The American, British, Spanish and most eastern European economies that haven’t made the Euro zone yet are still dealing with badly damaged debt systems and weak savings rates. The larger three also have serious housing bubbles to unwind still. Americans have of necessity begun to save again, and it is likely that as much as other factors that caused a decline in US consumer confidence in the just released Michigan index. That in turn has caused numerous trading algorithms to flash red lights on equities and commodities screens, and green lights on the greenback buying machines. While American consumers quite rightly focus on saving, Chinese are learning how to borrow, and to lend. That is the other decoupling that is going on, and it needs to be carefully watched.

Healthy saving rates are inherently a part of industrializing growth spurts. High internal savings rates generate available capital for investment and promote lower interest rates. Foreign investment did help by kicking off the expansion in almost every case, but that had to generate an excess in the domestic economy and that excess had in turn to get spread around to expand the “middle class”. Once underway this process lasts decades. These savings circulate in the economy both as consumer spending and as funds available for corporate borrowing. Chinese policy this year has been geared to using some of the 50%+ savings rate its citizens have been piling up. Those policies have been working better than expected.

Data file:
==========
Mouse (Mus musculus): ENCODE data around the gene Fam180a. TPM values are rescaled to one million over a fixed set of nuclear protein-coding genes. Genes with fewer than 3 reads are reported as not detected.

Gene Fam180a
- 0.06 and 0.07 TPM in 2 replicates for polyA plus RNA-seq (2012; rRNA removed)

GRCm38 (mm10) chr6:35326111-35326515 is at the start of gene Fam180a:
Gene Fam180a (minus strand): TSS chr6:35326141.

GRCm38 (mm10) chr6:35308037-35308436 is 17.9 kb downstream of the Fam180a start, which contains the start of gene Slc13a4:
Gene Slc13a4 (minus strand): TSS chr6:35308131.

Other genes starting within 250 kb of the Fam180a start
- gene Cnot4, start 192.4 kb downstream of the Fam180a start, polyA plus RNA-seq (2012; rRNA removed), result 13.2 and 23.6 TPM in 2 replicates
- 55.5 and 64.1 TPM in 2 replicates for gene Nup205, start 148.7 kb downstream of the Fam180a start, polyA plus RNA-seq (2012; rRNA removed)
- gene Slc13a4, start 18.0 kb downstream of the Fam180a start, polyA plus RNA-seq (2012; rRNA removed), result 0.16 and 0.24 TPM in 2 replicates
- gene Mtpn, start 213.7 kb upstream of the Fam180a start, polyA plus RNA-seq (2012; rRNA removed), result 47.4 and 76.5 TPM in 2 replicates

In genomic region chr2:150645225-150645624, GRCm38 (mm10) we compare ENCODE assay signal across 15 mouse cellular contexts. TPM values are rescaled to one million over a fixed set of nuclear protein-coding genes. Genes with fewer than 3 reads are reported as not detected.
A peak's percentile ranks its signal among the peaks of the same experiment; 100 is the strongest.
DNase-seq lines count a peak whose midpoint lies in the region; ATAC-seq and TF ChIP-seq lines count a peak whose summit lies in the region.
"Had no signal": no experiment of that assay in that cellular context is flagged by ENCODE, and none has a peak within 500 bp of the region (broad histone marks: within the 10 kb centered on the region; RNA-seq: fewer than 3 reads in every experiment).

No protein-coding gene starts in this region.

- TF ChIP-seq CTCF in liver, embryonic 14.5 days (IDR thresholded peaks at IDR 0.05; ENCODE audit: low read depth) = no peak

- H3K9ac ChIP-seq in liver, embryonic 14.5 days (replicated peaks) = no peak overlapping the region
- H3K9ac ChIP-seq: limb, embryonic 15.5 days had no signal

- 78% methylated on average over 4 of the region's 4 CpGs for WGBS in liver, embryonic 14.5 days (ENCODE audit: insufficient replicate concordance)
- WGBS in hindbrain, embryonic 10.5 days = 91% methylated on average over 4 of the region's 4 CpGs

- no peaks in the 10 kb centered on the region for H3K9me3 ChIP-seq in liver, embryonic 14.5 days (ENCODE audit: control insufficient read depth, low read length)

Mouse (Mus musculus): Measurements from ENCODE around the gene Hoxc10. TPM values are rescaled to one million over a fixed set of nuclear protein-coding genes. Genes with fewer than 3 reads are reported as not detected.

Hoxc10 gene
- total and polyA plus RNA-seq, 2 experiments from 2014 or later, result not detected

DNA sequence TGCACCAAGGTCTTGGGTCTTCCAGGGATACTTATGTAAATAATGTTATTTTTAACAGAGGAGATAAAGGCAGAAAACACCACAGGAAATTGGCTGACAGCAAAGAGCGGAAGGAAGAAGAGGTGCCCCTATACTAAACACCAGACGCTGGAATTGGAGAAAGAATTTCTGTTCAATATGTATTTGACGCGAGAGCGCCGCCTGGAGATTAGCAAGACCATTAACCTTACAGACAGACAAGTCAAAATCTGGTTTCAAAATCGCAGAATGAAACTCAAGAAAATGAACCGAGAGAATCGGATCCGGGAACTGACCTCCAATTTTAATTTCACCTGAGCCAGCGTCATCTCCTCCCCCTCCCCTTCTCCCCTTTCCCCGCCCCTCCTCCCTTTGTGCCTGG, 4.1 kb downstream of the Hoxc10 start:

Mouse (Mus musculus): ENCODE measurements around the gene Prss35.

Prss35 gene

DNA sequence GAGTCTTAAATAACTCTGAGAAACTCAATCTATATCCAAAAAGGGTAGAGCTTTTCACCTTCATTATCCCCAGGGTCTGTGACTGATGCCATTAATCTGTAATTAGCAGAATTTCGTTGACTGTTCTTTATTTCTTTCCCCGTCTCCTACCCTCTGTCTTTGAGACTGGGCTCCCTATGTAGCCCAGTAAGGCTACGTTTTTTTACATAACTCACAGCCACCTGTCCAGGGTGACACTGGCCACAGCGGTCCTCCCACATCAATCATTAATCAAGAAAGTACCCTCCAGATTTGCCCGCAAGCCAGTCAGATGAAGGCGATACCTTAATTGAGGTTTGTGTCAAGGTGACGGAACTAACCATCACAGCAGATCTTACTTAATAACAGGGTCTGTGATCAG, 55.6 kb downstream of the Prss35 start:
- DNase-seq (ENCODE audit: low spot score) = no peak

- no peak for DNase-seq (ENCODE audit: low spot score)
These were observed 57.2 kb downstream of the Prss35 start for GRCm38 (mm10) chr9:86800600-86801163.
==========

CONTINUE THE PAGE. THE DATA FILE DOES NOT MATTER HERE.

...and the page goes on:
During the first half of 2009 lending in China has literally exploded to over 7 trillion Yuan, versus a targeted 5 trillion for the entire year that had been expected from loosening policies. The rate of new lending did slow considerably in July, but markets continue to expect the government to focus on tightening the supply of funds with a combination of higher interest rates and higher capital requirements for commercial banks. That is showing up as red in equity markets, on a global basis.